This afternoon, on a study break, I took my eldest kids on their bikes to 711 for a slurpee - probably one of the ultimate All-American experiences.If you don't live here, think psychedelic, sugary, icy sludge drink.
To get to 711 you pass the city mortuary. My daughter asks me as we ride past, "Dad, please can we go to the military after we get our slurpees?"
Hoping she wasn't feeling a sudden urge to sign up the Marines, I ask, "You mean the mortuary?' "Yes," she replies." So, slurpees in hand we take a detour through the mortuary.
The saddest grave stones are the baby's ones. Some lived less than three months. This grabs my childrens' attention. There is one plaque commemorating all those that died due to violence. And of course, the wall of remembrance which sparks a discussion on cremation and ashes. I can see this experience is a thought provoking one for my kids.
I take the gap to tell them about an Alphaville song I loved as a teenager called 'Forever Young.' "I never used to think I would really grow old. I thought growing older was for old people. But according to Psalm 90 I'm about half way through this life," I say, explaining how many years '3 score and 10' is.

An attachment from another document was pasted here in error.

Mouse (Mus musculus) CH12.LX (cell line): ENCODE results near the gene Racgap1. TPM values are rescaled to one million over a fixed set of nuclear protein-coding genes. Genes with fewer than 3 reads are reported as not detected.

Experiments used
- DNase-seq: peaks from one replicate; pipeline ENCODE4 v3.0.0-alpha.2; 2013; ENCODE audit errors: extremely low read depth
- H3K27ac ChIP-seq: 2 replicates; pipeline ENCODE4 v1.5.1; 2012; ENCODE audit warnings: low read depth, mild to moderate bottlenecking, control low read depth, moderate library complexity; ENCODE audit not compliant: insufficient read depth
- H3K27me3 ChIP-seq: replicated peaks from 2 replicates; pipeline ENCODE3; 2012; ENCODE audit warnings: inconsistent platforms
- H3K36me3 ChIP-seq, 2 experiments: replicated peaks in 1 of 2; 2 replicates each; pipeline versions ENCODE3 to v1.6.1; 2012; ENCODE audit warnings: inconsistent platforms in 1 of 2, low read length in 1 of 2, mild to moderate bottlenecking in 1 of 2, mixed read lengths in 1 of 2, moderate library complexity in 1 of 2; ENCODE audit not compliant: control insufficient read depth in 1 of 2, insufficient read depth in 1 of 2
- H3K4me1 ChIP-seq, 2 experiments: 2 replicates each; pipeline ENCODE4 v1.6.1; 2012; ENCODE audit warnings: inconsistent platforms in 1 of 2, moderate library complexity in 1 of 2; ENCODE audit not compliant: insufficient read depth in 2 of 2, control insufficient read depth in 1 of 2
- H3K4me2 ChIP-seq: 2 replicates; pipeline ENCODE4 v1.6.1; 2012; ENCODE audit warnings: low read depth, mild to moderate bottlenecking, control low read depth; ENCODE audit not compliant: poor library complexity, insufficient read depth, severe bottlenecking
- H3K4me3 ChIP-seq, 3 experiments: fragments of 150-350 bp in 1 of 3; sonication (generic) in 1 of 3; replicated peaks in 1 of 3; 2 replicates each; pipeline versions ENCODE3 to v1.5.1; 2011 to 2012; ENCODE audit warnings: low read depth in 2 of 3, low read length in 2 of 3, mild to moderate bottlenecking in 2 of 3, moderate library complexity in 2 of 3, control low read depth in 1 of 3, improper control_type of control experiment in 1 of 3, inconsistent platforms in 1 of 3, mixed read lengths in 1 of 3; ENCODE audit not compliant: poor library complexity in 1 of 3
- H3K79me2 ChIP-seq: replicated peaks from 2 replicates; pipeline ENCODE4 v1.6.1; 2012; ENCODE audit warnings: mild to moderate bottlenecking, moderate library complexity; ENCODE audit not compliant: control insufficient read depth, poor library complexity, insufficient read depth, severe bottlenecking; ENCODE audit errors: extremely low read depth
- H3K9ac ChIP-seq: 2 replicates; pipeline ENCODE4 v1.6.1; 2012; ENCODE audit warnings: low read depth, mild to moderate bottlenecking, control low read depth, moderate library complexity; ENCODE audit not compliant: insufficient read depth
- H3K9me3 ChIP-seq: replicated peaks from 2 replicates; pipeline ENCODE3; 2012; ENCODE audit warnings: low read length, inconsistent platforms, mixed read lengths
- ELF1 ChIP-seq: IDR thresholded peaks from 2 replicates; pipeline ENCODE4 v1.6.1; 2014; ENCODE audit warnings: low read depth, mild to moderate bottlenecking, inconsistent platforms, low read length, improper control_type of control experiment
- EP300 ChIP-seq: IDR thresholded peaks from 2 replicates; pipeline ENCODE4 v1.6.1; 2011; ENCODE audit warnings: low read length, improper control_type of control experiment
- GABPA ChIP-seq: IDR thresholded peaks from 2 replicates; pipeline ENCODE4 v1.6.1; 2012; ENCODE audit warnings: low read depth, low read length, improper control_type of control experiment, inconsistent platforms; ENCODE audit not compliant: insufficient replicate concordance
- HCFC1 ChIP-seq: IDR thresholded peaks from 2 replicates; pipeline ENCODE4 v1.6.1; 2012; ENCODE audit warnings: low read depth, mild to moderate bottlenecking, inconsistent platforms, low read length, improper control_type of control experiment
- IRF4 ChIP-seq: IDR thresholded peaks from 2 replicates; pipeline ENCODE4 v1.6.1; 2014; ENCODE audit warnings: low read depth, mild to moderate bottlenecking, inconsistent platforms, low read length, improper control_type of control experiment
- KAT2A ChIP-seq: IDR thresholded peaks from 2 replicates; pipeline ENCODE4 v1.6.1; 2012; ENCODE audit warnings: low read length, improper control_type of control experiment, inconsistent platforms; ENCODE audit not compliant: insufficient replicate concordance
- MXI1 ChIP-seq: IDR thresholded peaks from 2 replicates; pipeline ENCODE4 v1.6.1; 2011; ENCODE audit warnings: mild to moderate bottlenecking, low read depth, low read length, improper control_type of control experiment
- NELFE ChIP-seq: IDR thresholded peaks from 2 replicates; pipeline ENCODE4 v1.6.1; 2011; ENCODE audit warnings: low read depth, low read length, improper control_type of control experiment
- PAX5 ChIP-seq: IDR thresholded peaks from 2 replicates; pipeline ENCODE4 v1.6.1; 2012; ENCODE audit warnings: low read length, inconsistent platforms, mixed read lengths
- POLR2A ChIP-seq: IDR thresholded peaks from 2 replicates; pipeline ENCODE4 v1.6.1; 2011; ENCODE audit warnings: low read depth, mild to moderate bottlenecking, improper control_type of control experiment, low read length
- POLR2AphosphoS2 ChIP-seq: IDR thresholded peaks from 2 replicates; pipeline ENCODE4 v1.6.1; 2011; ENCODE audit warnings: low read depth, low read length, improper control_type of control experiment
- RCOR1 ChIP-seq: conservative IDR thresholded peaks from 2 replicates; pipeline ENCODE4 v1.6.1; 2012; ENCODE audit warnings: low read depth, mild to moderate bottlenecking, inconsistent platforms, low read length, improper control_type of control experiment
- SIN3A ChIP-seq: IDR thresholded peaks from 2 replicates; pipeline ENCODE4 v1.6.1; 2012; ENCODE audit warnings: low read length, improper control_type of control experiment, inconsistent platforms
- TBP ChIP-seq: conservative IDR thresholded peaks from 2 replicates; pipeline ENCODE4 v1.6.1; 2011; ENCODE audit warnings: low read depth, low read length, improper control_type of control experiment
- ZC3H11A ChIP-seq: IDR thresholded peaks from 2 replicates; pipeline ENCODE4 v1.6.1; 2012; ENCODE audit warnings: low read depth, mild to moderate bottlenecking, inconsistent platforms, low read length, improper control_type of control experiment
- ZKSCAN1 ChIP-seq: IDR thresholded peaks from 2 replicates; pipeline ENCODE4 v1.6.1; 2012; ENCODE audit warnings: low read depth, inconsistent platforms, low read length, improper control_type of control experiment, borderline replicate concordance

I try to impress upon them that life is not only fragile, but also very brief compared with eternity, and so we are to live with heaven in mind, making the most of every day that God gives us.
"Teach us to number our days that we may apply ourselves to wisdom," is what the psalm of Moses says. It's a sober rite of passage for them. Sober but not somber.
After all, we are all deeply loved and tightly held by Jesus, who overcame death.
And of course, it's impossible to get too somber with a slurpee in your hand.